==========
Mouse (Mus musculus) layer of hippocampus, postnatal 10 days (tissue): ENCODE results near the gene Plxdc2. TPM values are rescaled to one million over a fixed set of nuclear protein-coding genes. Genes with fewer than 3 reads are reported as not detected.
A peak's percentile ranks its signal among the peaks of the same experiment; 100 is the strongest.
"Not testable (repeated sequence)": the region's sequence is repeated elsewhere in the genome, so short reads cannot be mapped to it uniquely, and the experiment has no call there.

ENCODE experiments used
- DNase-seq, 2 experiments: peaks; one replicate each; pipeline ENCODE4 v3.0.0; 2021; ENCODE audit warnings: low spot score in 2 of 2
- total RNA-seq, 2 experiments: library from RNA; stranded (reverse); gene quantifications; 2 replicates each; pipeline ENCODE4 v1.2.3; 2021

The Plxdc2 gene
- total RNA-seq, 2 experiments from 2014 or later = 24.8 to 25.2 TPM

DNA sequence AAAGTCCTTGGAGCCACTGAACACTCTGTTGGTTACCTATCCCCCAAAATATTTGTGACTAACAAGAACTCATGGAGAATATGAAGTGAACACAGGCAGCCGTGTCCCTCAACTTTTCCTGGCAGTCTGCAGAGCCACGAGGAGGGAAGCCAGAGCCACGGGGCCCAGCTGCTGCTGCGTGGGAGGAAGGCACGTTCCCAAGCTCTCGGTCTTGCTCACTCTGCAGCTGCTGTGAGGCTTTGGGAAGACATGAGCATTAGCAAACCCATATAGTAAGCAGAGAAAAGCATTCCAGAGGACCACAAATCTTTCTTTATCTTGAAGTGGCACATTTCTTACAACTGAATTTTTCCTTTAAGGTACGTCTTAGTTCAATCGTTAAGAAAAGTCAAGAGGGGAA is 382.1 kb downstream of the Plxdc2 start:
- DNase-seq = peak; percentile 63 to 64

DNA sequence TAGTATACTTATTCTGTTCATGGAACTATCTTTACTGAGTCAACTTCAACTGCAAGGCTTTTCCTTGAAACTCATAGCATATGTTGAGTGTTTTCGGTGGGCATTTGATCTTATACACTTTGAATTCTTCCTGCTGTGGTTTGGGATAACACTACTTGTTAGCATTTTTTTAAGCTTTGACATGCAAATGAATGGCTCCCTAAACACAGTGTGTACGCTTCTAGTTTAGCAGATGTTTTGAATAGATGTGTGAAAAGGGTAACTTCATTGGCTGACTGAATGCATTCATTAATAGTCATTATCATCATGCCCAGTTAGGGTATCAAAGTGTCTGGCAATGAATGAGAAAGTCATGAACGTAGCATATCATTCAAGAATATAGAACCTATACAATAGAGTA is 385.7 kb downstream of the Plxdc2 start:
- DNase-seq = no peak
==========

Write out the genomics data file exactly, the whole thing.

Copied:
Mouse (Mus musculus) layer of hippocampus, postnatal 10 days (tissue): ENCODE results near the gene Plxdc2. TPM values are rescaled to one million over a fixed set of nuclear protein-coding genes. Genes with fewer than 3 reads are reported as not detected.
A peak's percentile ranks its signal among the peaks of the same experiment; 100 is the strongest.
"Not testable (repeated sequence)": the region's sequence is repeated elsewhere in the genome, so short reads cannot be mapped to it uniquely, and the experiment has no call there.

ENCODE experiments used
- DNase-seq, 2 experiments: peaks; one replicate each; pipeline ENCODE4 v3.0.0; 2021; ENCODE audit warnings: low spot score in 2 of 2
- total RNA-seq, 2 experiments: library from RNA; stranded (reverse); gene quantifications; 2 replicates each; pipeline ENCODE4 v1.2.3; 2021

The Plxdc2 gene
- total RNA-seq, 2 experiments from 2014 or later = 24.8 to 25.2 TPM

DNA sequence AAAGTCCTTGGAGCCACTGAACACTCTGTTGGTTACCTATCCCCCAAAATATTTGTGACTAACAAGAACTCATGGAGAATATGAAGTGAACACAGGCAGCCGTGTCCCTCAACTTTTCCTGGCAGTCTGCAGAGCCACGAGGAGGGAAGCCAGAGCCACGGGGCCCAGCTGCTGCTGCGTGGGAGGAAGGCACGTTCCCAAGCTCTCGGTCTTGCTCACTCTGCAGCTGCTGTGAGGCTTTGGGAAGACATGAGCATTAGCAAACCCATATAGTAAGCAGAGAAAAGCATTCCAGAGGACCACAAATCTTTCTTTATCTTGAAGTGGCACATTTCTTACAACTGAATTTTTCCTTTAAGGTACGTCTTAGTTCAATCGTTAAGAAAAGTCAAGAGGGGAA is 382.1 kb downstream of the Plxdc2 start:
- DNase-seq = peak; percentile 63 to 64

DNA sequence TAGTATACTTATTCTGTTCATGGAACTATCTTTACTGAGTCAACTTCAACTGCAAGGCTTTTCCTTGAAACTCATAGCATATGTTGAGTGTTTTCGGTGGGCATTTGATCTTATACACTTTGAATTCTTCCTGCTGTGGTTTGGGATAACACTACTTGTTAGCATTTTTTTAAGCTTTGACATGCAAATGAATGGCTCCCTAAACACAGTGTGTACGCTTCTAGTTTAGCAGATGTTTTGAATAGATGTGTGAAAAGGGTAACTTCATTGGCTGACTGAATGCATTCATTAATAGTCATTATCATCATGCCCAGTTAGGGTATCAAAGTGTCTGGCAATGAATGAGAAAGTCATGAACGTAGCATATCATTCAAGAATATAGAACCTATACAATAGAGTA is 385.7 kb downstream of the Plxdc2 start:
- DNase-seq = no peak